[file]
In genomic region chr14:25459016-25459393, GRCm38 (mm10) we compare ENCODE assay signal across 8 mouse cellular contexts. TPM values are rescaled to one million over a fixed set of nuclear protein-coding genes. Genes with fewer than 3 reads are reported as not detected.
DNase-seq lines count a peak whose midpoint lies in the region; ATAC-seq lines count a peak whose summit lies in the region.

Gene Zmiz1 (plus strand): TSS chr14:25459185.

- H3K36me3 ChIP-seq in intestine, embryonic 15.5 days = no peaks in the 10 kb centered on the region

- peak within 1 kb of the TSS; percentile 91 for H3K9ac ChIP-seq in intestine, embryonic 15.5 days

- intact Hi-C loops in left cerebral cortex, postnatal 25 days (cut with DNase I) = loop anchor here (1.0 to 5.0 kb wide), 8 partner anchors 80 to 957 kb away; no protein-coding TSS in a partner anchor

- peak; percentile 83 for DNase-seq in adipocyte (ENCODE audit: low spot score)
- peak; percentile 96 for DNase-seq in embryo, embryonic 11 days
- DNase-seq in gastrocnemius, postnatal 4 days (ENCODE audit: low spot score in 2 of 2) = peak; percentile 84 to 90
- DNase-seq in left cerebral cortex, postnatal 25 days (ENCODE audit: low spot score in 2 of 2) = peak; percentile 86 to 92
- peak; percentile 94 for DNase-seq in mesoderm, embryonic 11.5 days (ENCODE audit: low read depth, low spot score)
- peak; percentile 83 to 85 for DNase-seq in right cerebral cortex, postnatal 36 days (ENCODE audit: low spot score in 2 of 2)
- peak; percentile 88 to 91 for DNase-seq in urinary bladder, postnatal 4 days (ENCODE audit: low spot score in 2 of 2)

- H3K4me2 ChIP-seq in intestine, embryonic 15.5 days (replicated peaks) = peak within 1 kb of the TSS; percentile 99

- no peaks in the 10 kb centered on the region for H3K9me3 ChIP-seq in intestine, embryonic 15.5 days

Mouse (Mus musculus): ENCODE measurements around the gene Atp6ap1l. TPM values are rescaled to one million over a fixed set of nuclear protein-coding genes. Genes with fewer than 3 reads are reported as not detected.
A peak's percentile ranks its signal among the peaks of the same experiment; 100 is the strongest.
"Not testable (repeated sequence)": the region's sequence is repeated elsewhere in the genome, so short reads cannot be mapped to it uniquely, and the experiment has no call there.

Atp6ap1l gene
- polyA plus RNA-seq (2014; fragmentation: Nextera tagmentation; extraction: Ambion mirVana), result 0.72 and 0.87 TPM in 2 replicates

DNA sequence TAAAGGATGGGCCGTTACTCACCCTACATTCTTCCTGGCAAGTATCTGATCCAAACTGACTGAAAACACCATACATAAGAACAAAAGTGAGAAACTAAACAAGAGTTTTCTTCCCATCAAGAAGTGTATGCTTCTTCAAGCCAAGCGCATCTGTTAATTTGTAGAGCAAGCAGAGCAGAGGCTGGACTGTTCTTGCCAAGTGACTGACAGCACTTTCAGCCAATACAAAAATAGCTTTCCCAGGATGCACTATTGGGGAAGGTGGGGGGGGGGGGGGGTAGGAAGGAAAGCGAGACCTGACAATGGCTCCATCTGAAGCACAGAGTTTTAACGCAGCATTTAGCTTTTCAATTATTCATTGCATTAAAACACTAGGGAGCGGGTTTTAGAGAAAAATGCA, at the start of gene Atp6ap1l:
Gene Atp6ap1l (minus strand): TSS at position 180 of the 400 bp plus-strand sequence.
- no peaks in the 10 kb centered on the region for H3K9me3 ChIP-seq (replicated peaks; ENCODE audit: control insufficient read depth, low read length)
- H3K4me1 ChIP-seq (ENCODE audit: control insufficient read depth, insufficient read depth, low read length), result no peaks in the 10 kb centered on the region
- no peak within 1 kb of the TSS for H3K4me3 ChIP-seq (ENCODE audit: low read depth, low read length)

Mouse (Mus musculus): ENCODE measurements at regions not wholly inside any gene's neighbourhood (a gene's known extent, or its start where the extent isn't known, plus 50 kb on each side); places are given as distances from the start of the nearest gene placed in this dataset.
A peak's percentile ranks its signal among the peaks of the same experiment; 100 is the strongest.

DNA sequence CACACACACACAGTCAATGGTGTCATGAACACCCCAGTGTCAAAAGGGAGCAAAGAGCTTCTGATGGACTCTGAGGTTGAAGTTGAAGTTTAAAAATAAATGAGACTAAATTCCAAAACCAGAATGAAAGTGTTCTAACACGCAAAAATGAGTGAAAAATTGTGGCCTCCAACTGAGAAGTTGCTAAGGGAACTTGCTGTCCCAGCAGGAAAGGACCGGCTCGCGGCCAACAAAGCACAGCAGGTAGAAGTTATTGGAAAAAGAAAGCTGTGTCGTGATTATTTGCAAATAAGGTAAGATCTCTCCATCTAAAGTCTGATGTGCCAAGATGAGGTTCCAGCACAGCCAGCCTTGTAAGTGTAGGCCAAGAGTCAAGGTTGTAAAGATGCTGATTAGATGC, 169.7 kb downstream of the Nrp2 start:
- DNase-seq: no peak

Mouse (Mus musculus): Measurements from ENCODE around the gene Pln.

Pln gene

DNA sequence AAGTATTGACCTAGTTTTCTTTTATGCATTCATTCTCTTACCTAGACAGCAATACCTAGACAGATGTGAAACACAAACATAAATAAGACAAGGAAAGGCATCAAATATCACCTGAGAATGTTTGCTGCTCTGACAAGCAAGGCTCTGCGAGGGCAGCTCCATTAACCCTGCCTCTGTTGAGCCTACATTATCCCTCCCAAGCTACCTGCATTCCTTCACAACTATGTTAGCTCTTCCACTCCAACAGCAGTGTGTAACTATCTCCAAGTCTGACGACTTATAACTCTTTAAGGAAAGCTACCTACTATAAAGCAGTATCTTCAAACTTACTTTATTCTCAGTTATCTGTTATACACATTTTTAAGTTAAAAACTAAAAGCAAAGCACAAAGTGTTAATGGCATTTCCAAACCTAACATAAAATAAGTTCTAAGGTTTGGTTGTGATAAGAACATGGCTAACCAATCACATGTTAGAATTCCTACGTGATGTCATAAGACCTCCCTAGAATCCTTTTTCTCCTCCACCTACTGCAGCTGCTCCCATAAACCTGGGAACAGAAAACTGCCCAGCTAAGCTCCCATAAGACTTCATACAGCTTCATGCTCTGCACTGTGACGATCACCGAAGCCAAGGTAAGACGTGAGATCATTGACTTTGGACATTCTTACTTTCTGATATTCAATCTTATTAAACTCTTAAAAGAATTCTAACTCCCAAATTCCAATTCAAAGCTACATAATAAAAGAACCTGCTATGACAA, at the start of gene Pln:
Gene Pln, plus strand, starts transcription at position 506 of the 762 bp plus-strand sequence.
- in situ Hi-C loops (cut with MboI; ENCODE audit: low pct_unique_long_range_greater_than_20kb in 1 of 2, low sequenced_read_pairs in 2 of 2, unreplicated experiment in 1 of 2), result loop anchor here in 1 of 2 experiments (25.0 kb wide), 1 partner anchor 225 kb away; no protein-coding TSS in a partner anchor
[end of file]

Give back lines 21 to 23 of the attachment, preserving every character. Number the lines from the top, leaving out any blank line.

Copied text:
DNA sequence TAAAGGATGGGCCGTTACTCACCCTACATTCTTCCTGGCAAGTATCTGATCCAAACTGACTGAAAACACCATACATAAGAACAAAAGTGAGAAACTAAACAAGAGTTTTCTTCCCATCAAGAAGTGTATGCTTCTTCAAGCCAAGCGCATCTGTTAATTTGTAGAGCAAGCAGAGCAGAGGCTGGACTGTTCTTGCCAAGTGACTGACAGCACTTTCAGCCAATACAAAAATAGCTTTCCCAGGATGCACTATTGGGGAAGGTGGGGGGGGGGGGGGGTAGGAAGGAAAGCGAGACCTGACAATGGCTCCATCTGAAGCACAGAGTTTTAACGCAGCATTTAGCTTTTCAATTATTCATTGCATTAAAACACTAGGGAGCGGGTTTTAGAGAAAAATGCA, at the start of gene Atp6ap1l:
Gene Atp6ap1l (minus strand): TSS at position 180 of the 400 bp plus-strand sequence.
- no peaks in the 10 kb centered on the region for H3K9me3 ChIP-seq (replicated peaks; ENCODE audit: control insufficient read depth, low read length)